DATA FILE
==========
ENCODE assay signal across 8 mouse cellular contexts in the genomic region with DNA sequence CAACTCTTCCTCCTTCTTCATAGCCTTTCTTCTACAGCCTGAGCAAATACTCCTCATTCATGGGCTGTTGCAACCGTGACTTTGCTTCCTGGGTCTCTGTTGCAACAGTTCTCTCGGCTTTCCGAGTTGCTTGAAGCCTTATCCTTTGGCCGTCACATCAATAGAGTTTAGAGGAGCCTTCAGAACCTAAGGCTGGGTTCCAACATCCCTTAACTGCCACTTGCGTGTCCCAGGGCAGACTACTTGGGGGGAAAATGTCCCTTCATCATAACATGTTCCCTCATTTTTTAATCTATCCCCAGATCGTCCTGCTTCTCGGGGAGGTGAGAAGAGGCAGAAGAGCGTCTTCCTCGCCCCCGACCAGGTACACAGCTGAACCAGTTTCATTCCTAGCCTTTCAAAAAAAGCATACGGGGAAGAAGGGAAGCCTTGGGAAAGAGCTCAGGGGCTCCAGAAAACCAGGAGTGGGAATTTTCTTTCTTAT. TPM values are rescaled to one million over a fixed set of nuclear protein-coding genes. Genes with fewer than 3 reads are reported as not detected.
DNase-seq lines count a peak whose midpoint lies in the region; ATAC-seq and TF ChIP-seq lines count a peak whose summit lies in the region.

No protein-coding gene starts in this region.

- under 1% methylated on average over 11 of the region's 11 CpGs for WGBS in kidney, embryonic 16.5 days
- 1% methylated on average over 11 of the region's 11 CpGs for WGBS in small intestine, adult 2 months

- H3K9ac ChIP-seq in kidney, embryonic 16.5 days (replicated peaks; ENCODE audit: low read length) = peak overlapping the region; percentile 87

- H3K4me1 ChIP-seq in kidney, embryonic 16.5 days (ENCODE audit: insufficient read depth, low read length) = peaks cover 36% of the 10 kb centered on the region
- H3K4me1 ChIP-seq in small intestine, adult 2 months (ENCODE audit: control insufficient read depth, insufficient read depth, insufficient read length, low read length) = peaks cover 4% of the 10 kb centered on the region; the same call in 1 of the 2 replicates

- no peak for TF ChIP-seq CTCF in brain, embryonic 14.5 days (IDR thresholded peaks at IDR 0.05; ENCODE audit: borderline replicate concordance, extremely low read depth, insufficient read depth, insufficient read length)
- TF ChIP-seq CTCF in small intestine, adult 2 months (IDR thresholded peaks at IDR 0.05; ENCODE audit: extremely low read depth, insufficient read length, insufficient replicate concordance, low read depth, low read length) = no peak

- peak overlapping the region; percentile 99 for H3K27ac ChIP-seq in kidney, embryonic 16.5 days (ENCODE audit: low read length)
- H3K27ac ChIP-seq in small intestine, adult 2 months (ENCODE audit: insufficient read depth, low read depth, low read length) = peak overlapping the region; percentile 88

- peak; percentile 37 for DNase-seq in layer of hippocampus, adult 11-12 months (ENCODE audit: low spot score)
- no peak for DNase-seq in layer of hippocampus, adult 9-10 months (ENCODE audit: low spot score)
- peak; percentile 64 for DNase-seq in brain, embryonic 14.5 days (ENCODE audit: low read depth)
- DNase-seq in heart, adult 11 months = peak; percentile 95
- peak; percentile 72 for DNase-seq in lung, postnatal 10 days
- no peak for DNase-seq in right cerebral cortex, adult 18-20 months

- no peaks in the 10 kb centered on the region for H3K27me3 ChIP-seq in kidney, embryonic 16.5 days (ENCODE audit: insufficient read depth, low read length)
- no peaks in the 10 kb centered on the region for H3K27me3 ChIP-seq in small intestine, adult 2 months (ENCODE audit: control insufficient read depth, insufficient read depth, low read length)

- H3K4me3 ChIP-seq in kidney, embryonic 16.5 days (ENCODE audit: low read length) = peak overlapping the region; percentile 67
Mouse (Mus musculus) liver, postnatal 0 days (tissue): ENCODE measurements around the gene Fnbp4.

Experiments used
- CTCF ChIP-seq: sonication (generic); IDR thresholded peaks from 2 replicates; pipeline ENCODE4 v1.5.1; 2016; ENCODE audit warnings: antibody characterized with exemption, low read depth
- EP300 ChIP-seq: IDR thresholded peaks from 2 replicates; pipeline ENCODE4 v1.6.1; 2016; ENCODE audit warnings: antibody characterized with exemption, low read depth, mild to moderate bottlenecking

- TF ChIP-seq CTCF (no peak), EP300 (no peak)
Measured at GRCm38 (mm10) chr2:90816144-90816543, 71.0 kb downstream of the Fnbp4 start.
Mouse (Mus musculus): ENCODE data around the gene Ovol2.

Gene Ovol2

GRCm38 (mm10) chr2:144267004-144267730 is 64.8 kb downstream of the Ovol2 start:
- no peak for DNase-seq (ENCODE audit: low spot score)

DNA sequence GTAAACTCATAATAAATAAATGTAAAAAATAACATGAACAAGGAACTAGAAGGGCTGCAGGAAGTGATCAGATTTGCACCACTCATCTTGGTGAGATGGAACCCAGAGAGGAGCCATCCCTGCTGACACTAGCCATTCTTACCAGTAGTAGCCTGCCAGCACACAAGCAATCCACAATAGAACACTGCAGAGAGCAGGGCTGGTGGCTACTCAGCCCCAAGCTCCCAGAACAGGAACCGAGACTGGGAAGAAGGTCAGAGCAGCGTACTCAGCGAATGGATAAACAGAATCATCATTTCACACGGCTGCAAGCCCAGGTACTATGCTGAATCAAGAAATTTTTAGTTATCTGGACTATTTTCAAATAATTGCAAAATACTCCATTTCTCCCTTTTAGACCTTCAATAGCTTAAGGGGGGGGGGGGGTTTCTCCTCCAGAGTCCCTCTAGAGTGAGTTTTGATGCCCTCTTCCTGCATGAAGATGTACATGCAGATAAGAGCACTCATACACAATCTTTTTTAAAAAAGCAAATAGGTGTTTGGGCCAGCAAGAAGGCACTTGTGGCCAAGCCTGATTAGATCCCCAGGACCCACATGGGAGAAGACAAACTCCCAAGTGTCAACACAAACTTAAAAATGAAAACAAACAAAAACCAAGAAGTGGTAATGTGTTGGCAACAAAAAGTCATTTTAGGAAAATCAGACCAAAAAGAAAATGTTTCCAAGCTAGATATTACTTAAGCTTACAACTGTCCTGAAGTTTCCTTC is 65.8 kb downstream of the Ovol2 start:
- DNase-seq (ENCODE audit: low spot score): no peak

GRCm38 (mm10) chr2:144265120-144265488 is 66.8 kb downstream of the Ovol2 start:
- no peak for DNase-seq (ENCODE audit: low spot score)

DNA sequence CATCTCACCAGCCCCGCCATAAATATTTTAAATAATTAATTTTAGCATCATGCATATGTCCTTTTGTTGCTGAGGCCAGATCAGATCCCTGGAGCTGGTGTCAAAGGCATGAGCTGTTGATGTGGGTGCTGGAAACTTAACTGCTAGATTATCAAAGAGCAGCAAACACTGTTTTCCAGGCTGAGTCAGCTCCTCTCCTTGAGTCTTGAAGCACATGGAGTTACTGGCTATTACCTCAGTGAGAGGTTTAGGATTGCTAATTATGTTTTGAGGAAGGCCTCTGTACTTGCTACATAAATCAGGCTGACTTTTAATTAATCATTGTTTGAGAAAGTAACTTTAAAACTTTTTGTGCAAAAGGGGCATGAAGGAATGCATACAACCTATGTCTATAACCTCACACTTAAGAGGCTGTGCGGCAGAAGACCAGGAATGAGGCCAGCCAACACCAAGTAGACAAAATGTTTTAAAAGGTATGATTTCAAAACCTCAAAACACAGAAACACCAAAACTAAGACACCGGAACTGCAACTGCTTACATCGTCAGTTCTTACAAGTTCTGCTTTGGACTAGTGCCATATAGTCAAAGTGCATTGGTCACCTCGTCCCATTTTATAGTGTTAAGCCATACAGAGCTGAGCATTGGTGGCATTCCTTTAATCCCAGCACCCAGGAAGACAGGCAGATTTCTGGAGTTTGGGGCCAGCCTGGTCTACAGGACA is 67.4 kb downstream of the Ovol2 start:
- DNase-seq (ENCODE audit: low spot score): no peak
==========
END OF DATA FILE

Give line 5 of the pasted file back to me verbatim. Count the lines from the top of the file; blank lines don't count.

- 1% methylated on average over 11 of the region's 11 CpGs for WGBS in small intestine, adult 2 months